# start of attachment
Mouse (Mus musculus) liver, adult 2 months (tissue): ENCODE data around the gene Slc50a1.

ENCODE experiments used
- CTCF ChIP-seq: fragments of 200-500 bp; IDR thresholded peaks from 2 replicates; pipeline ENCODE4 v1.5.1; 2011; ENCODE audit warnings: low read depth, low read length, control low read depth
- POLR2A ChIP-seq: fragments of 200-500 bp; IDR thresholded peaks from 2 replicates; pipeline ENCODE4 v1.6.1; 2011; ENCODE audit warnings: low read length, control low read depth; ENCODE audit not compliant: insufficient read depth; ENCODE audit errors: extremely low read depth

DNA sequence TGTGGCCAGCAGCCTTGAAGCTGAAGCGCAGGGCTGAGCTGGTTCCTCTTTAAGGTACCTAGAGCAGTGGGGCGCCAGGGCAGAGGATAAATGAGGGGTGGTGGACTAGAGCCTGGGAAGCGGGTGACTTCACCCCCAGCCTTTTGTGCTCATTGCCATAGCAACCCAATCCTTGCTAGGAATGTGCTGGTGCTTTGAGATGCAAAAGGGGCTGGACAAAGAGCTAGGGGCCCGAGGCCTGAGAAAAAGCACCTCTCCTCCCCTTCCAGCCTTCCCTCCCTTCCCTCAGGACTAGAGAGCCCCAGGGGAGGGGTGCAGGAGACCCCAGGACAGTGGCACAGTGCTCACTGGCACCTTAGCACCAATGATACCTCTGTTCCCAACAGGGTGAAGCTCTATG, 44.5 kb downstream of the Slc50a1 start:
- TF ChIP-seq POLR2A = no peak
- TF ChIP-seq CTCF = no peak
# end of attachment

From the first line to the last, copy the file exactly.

Mouse (Mus musculus) liver, adult 2 months (tissue): ENCODE data around the gene Slc50a1.

ENCODE experiments used
- CTCF ChIP-seq: fragments of 200-500 bp; IDR thresholded peaks from 2 replicates; pipeline ENCODE4 v1.5.1; 2011; ENCODE audit warnings: low read depth, low read length, control low read depth
- POLR2A ChIP-seq: fragments of 200-500 bp; IDR thresholded peaks from 2 replicates; pipeline ENCODE4 v1.6.1; 2011; ENCODE audit warnings: low read length, control low read depth; ENCODE audit not compliant: insufficient read depth; ENCODE audit errors: extremely low read depth

DNA sequence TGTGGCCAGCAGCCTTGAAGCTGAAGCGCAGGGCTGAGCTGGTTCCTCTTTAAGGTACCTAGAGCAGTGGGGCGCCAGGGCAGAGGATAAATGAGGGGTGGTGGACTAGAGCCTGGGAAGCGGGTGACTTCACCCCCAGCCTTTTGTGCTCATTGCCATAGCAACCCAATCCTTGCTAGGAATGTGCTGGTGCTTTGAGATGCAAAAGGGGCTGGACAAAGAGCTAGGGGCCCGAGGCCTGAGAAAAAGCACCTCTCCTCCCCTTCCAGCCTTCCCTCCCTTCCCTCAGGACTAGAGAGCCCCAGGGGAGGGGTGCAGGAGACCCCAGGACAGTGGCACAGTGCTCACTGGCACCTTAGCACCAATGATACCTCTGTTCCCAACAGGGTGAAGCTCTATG, 44.5 kb downstream of the Slc50a1 start:
- TF ChIP-seq POLR2A = no peak
- TF ChIP-seq CTCF = no peak